Cold open: Rebecca and Woody host a “guess the number of jellybeans in the jar” contest, but Woody inadvertently gives the number away, and Norm eats the spare beans slated for a do-over.

Cheers 7.17: “Hot Rocks”

Airdate: 3/16/89

Sam and Rebecca get stood up by their respective dates for a ceremonial event on the U.S. Constitution warship. After getting rejected by Rebecca, Sam attends stag but meets and brings back to the bar the Chairman of the Joint Chiefs of Staff, Admiral William J. Crowe, Jr. (playing himself).  Especially in awe is Cliff, whose unfettered patriotism is a far cry from Frasier’s condescending disbelief of the Chairman’s identity. Rebecca’s impressed as well, until her $35,0000 earrings have gone missing, and she learns the only one in her office at the time was Crowe. Fingers get pointed, Cliff threatens charges of treason, and Sam suggests they recreate the incident to solve the whodunit. In the end, it’s all as simple as a mistakenly switched water glass, and when Sam retrieves the earrings, he makes Rebecca pay up on her promise to do anything for the successful sleuth  - and guess what that is! Again, Sam’s turned off by her heart not being into it, so they each open up honestly to each other on their true motivations, all ending in a kiss, and resulting in Sam’s being moved from Rebecca’s “no” category to “maybe.”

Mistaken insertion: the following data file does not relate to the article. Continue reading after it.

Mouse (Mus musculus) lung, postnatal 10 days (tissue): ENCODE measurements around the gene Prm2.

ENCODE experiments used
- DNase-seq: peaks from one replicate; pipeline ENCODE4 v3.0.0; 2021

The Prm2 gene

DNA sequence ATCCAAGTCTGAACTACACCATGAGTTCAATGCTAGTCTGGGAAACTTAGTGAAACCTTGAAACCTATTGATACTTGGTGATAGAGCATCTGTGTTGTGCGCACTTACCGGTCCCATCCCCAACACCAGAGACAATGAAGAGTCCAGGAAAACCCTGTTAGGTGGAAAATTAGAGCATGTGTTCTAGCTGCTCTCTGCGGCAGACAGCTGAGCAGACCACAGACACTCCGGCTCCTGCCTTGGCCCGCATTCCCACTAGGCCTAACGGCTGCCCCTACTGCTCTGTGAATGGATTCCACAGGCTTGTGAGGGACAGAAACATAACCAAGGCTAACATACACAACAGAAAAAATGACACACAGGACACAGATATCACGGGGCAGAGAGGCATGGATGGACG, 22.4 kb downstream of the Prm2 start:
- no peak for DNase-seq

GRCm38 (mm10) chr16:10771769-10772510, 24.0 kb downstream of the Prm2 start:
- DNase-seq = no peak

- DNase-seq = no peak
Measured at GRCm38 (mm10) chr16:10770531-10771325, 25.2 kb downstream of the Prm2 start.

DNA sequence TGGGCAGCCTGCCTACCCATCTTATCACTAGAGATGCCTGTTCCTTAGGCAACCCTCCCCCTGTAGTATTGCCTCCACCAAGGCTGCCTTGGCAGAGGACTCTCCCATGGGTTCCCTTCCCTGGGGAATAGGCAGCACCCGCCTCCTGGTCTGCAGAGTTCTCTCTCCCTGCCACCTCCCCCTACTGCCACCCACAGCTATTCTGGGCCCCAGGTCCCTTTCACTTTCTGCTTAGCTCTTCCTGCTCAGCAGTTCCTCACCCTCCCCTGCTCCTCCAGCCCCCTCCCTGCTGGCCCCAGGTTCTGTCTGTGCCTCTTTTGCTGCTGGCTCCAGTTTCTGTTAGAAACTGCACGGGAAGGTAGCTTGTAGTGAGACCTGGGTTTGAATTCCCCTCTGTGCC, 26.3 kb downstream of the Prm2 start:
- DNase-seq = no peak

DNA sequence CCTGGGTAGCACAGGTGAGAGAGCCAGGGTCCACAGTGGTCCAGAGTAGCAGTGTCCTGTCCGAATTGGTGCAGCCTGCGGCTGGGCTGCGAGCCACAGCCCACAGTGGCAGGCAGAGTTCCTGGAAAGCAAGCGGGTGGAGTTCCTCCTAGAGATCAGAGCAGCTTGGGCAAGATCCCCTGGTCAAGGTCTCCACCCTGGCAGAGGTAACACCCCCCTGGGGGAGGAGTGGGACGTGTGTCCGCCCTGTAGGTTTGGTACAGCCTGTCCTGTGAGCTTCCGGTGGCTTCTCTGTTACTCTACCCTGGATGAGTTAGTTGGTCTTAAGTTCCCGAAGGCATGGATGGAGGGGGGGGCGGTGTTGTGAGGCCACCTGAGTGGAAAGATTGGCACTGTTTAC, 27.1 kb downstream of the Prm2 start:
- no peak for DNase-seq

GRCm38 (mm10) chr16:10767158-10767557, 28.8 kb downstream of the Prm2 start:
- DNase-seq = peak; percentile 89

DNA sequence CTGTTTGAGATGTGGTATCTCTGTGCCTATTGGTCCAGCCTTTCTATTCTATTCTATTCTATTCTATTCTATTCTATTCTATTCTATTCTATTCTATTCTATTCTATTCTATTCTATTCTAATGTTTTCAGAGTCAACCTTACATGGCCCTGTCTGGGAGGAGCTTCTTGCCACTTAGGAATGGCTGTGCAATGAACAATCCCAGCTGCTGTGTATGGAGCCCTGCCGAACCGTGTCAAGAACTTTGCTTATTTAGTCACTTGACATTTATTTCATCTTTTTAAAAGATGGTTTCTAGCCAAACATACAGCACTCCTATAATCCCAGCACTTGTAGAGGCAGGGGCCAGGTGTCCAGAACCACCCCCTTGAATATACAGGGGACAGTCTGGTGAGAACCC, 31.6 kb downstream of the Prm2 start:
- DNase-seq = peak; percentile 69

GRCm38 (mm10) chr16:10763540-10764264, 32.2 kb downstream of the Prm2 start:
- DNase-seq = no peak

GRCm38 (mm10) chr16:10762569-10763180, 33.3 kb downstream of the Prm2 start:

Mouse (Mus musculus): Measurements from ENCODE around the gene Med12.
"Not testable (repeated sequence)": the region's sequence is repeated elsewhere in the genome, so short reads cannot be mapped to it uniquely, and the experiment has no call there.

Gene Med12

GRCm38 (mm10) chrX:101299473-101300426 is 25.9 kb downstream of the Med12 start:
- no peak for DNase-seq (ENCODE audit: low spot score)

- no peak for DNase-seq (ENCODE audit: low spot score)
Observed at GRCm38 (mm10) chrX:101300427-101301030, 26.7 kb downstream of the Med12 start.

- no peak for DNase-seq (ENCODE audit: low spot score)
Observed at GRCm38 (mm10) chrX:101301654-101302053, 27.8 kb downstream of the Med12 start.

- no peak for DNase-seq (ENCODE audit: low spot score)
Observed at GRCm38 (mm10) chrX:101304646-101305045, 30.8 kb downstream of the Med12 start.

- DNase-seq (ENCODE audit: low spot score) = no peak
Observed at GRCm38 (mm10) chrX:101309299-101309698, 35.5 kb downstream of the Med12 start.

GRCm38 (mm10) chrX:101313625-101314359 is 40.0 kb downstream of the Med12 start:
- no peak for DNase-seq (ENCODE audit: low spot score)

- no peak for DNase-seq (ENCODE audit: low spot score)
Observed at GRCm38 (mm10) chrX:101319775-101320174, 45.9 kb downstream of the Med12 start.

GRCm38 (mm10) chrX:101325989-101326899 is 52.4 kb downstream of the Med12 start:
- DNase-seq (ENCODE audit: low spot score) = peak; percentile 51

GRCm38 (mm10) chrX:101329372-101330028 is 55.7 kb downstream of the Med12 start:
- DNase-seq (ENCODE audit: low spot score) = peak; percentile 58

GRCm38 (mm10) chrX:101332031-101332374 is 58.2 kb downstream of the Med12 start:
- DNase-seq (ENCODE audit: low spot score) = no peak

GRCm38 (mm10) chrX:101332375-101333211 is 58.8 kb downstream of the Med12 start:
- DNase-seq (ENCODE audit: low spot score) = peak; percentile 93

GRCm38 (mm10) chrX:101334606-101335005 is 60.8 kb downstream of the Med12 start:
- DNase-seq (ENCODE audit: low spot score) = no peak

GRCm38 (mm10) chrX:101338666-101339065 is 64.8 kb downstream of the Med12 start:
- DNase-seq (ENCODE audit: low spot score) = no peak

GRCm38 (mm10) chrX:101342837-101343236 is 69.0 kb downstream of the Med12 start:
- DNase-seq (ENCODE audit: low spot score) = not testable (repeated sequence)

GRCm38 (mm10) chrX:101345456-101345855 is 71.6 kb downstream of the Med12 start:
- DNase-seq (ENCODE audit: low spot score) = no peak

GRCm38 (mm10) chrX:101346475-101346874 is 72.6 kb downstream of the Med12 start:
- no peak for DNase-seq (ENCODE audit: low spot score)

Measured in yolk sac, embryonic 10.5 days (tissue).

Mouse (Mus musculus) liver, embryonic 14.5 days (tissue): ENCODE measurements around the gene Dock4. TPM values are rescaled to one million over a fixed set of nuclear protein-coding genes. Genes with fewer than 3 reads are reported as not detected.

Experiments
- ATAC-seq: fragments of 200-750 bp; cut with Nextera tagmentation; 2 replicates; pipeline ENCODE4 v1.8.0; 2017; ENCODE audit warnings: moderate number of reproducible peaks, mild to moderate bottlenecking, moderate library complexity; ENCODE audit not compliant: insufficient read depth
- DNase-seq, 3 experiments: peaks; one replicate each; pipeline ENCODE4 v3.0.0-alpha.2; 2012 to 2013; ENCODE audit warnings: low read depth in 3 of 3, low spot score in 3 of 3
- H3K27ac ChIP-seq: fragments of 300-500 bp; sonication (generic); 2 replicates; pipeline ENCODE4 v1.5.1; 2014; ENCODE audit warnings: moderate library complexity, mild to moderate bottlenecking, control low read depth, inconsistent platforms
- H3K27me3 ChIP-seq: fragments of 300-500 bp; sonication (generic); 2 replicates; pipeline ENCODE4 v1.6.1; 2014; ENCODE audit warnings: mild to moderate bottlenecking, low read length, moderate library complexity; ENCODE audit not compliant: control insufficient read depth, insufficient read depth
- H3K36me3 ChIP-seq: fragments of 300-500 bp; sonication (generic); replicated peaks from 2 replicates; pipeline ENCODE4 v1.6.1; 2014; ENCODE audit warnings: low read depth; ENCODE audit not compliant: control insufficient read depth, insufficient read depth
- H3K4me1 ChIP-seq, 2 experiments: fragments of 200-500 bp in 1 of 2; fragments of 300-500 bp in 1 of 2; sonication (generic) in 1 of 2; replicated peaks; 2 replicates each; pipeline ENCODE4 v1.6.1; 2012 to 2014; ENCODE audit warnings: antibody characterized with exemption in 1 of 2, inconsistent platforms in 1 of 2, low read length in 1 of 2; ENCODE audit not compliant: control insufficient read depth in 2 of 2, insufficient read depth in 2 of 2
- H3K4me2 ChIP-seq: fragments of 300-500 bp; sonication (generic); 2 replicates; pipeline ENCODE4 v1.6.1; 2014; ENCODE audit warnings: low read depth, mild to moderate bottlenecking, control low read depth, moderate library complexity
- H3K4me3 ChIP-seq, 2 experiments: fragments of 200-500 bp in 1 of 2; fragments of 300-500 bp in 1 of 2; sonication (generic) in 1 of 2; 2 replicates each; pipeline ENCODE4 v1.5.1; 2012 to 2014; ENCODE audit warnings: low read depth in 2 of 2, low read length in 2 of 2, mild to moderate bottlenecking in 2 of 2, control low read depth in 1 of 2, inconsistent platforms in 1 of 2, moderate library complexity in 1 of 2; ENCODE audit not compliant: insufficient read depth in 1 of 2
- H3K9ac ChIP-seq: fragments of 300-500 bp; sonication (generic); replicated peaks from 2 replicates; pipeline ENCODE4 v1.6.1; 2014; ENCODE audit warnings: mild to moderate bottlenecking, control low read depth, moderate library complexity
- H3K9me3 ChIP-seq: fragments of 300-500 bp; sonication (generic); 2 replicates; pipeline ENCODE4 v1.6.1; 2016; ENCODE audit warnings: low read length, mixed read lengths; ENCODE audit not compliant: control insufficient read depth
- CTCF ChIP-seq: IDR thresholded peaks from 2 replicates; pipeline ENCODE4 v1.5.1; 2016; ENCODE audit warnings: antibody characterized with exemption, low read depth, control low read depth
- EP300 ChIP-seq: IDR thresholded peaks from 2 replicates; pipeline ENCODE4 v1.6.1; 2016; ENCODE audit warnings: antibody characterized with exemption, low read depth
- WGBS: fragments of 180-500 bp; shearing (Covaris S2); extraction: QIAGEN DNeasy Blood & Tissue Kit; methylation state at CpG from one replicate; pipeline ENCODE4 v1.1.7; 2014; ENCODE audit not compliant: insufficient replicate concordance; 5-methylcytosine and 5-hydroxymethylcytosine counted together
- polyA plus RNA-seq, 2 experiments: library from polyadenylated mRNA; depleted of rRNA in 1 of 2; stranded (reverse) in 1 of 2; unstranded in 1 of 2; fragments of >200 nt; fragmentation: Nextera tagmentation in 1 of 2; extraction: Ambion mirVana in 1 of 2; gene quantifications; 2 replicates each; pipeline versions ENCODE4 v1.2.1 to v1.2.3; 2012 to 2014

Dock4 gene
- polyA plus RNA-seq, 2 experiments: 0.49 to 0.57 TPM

Well-written storyline includes a guest appearance, a crime mystery, relationship drama – and even some science experiments, in the form of how to make blue sparks appear in your mouth after chomping down on a peppermint life saver. Cameo by the CJCS is a bit odd (maybe he really likes the show), but the writers craft a pretty decent story around it.

Cold open: Woody is annoyed by Norm’s knuckle-cracking. Frasier explains it scientifically (after Cliff’s BS answer), and Woody wants to learn how Carla wristles with her fingers. First she has to crack her knuckles.

Tuesday, August 27, 2013

Cheers 7.16: “The Cranemakers”

Airdate: 3/2/89